US Wheat Associates sees a strong growth opportunity for US wheat exports to South America. To meet the growing demand for bread, snacks and other wheat-based foods, regional flour mills are hungry for the information they need to purchase a wider range of high-quality wheat classes.
American wheat must compete with Canadian and Argentine wheat imported into Colombia, Peru, Chile, Brazil and other South American countries. Technical training and benchmarking to demonstrate the benefits of American wheat classes are important parts of USW’s work in the region. However, these efforts are somewhat limited as a substantial portion of the activity funding was required to cover travel costs to conduct activities in sometimes limited facilities in each country or at US educational institutions.
ATP FINANCING RESULTS AN INNOVATIVE IDEA
A potential response to this challenge came in 2019 when the Agricultural Trade Promotion Program, administered by the USDA’s Foreign Agricultural Service, was created to help U.S. agriculture create new export markets. As part of ATP, staff at USW’s South American regional office in Santiago, Chile came up with an innovative promotional concept to establish a regional milling, grain chemistry and bakery laboratory in cooperation with a respected university.
Due to pandemic delays and customs challenges, the USW and its project partner, the Universidad Mayor, have worked tirelessly to build a facility on the university’s campus in Santiago and equip the laboratory with a test flour mill, wheat and flour analysis instruments, and bread ovens. On December 3, 2021, USW and the university dedicated the Laboratorio De Analisis De Granos Harinas Y Panifcacion at an event attended by the Chilean Minister of Agriculture, officials from the US State Department and FAS , the rector of the university and the directors of several Chilean flour mills.
“We are very pleased to open the first such lab in this region with the Universidad Mayor,” said Miguel Galdós, United Steelworkers regional director for South America. “We know that the technical directors of South American mills today have more influence over the types of wheat their mills have to buy. USW will be able to help more of these managers understand the differential advantages of American wheat classes by conducting programs at this regional lab. At the same time, having access to consistent and reliable testing and analysis will improve production processes and help improve the quality of regional wheat-based finished products.
MORE EFFICIENT, MORE EFFICIENT
“Previously, South American millers had to send wheat samples to a trading company in Guatemala for analysis, so this lab adds a lot more efficiency in supporting regional customers,” said Mark Fowler, vice president of services. USW Global Techniques, who participated in the dedication event.
As a partner of the new lab, USW purchased and installed all the equipment using ATP funds, while Universidad Mayor built the lab and will cover fixed costs. In return, USW Santiago will share equal access with the university to the laboratory for technical support activities supporting US wheat exports to South America and will remain the laboratory’s sole private partner for 15 years.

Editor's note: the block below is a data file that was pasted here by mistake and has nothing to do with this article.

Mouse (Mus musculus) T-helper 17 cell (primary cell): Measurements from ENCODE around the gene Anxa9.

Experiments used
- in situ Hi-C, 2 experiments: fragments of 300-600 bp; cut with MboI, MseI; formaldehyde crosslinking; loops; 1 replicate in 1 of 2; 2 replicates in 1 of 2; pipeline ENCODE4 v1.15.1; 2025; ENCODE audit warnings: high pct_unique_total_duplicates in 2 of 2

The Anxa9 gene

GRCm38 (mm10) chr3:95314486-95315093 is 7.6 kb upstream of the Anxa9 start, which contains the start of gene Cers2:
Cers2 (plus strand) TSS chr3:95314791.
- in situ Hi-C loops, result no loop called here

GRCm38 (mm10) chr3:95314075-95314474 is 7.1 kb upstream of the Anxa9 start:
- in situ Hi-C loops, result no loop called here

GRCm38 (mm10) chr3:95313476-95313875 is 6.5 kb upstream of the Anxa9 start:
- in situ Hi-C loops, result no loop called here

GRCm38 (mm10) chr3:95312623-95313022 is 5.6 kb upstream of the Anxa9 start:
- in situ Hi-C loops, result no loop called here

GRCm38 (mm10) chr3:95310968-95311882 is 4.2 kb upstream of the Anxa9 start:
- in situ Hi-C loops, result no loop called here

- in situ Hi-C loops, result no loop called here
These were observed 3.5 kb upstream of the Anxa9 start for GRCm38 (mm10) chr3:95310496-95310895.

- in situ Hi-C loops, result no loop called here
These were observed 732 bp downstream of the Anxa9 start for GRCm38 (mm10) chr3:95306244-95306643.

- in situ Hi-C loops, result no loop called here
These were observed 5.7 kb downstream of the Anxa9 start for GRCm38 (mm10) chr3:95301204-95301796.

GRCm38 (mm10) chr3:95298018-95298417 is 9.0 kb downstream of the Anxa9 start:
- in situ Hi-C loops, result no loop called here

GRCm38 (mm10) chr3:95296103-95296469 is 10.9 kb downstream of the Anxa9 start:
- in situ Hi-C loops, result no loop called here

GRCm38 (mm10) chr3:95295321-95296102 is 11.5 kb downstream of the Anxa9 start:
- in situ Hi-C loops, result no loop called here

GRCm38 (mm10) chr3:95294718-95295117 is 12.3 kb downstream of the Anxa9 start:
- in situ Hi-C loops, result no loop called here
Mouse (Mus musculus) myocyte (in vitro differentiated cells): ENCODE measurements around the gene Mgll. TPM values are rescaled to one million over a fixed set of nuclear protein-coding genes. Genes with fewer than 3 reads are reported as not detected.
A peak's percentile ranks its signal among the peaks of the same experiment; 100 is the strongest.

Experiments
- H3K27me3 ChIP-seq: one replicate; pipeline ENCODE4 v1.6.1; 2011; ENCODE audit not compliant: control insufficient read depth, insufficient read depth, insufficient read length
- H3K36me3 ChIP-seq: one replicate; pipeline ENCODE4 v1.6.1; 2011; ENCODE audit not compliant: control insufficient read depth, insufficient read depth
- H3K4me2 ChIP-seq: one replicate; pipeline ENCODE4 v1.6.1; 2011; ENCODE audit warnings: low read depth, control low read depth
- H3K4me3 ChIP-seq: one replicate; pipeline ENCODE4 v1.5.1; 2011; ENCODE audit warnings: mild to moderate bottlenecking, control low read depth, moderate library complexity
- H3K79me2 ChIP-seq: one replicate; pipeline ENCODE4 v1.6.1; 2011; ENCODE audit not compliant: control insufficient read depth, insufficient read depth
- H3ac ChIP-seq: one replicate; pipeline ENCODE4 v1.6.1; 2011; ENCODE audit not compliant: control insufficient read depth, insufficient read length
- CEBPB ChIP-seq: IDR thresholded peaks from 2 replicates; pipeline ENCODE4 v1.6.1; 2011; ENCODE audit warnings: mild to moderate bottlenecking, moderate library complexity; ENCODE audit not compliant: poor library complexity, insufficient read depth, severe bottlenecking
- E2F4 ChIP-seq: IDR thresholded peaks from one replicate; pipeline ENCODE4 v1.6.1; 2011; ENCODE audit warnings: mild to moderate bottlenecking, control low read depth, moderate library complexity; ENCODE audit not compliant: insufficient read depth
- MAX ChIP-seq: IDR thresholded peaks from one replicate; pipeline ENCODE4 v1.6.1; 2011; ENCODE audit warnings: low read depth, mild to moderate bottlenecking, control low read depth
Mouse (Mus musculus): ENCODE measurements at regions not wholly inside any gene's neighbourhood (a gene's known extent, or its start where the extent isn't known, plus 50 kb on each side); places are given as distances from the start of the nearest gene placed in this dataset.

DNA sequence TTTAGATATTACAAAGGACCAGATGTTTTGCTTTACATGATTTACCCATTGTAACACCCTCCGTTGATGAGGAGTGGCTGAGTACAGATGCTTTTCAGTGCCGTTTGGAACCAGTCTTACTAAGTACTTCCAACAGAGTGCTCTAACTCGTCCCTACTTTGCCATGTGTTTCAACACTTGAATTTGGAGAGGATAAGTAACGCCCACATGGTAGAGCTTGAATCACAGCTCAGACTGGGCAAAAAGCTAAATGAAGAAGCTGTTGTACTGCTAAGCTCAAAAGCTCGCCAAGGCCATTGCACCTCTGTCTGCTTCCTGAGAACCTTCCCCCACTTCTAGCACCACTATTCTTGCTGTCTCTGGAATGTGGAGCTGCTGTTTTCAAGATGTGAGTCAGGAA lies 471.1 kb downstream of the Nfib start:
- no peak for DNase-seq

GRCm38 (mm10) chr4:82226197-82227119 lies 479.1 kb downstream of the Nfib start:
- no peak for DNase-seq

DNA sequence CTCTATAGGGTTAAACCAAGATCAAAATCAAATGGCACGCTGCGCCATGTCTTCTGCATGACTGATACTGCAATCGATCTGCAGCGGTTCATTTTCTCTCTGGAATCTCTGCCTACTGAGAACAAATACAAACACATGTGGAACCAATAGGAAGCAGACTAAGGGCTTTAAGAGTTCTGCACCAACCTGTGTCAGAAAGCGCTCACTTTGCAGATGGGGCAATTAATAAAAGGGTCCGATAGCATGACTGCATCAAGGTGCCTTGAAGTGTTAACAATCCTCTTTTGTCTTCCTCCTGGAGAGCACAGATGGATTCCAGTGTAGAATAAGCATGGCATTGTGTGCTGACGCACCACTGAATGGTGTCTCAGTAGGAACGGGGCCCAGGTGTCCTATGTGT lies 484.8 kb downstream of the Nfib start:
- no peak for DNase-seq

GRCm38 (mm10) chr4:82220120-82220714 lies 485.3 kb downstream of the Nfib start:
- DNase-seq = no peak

After attending the signing event, Steelworkers vice president of overseas operations Mike Spier called the new lab a “golden opportunity” to demonstrate the competitive advantage of American wheat classes by compared to wheat of other origins.
“With travel restrictions and quarantines constantly evolving, the USW has not been able to organize in-person technical activities for several months,” Spier said. “The lab provides everything that USW Technical Specialist Andrés Saturno needs to demonstrate to his partners in Chile and other customers in the USW South America region the cooking performance. upper classes of American wheat.
AWESOME TEAM AND PROJECT
For Steelworkers President Darren Padget, a wheat farmer from Grass Valley, Oregon, the dedication event was his first trip overseas to meet clients in more than two years and his first visit to South America.
“I was very impressed with the enthusiasm of the Regional Steelworkers team and among the guests at the opening of this new lab,” said Padget. “I understand why, in part because we visited a supermarket in Santiago and saw the types of bread consumers buy and how they shop. In Chile, consumption is very high, and they buy most of their bread for the day by the piece. Consumers there and across South America are looking for excellent quality products with a “clean label” – very few additives. I think this lab will help USW demonstrate how our wheat flour is helping millers and bakers meet this demand.
Evidence of this was on display at the dedication event in the form of artfully crafted bread and pizza products by master baker Didier Rosada and his wife Kathy Cruz using flour milled from American wheat. USW frequently works with Red Brick Consulting in Rosada to organize bakery seminars in Spanish speaking countries. On the opening week, Rosada and the USW hosted a workshop using American wheat flour for customers representing 75% of Chile’s milling industry.
Traditional preferences and the landed price of imported wheat will remain a competitive challenge for US wheat in South America. But the full value of US wheat becomes more evident to customers through demonstration and training. There is now a facility dedicated to this work, giving the USW the ability to interact more frequently with regional customers and invest more of its funding to show them the unique advantages of American wheat.